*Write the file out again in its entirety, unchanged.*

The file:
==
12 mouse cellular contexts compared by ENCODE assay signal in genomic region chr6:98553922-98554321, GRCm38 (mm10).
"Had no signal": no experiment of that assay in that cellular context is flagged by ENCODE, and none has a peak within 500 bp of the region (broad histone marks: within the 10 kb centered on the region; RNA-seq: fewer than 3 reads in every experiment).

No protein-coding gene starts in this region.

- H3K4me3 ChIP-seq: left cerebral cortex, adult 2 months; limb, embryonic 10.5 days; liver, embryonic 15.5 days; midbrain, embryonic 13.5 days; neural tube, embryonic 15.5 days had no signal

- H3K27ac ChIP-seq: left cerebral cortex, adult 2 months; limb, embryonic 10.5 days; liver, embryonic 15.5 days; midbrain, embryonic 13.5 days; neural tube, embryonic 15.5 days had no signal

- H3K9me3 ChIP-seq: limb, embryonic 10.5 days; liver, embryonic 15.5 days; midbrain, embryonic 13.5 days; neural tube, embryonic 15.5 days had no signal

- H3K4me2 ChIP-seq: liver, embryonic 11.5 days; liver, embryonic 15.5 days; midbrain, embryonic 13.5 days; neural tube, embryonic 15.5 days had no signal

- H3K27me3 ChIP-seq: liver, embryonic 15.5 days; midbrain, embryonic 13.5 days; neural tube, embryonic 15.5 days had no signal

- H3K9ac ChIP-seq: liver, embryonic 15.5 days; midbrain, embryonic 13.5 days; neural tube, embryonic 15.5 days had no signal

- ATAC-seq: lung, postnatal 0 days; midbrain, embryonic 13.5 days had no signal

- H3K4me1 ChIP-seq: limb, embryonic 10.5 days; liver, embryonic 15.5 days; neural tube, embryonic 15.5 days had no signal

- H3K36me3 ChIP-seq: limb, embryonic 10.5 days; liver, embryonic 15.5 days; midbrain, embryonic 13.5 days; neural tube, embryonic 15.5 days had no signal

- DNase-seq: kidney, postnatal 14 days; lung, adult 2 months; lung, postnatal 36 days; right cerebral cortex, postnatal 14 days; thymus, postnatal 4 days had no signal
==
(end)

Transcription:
12 mouse cellular contexts compared by ENCODE assay signal in genomic region chr6:98553922-98554321, GRCm38 (mm10).
"Had no signal": no experiment of that assay in that cellular context is flagged by ENCODE, and none has a peak within 500 bp of the region (broad histone marks: within the 10 kb centered on the region; RNA-seq: fewer than 3 reads in every experiment).

No protein-coding gene starts in this region.

- H3K4me3 ChIP-seq: left cerebral cortex, adult 2 months; limb, embryonic 10.5 days; liver, embryonic 15.5 days; midbrain, embryonic 13.5 days; neural tube, embryonic 15.5 days had no signal

- H3K27ac ChIP-seq: left cerebral cortex, adult 2 months; limb, embryonic 10.5 days; liver, embryonic 15.5 days; midbrain, embryonic 13.5 days; neural tube, embryonic 15.5 days had no signal

- H3K9me3 ChIP-seq: limb, embryonic 10.5 days; liver, embryonic 15.5 days; midbrain, embryonic 13.5 days; neural tube, embryonic 15.5 days had no signal

- H3K4me2 ChIP-seq: liver, embryonic 11.5 days; liver, embryonic 15.5 days; midbrain, embryonic 13.5 days; neural tube, embryonic 15.5 days had no signal

- H3K27me3 ChIP-seq: liver, embryonic 15.5 days; midbrain, embryonic 13.5 days; neural tube, embryonic 15.5 days had no signal

- H3K9ac ChIP-seq: liver, embryonic 15.5 days; midbrain, embryonic 13.5 days; neural tube, embryonic 15.5 days had no signal

- ATAC-seq: lung, postnatal 0 days; midbrain, embryonic 13.5 days had no signal

- H3K4me1 ChIP-seq: limb, embryonic 10.5 days; liver, embryonic 15.5 days; neural tube, embryonic 15.5 days had no signal

- H3K36me3 ChIP-seq: limb, embryonic 10.5 days; liver, embryonic 15.5 days; midbrain, embryonic 13.5 days; neural tube, embryonic 15.5 days had no signal

- DNase-seq: kidney, postnatal 14 days; lung, adult 2 months; lung, postnatal 36 days; right cerebral cortex, postnatal 14 days; thymus, postnatal 4 days had no signal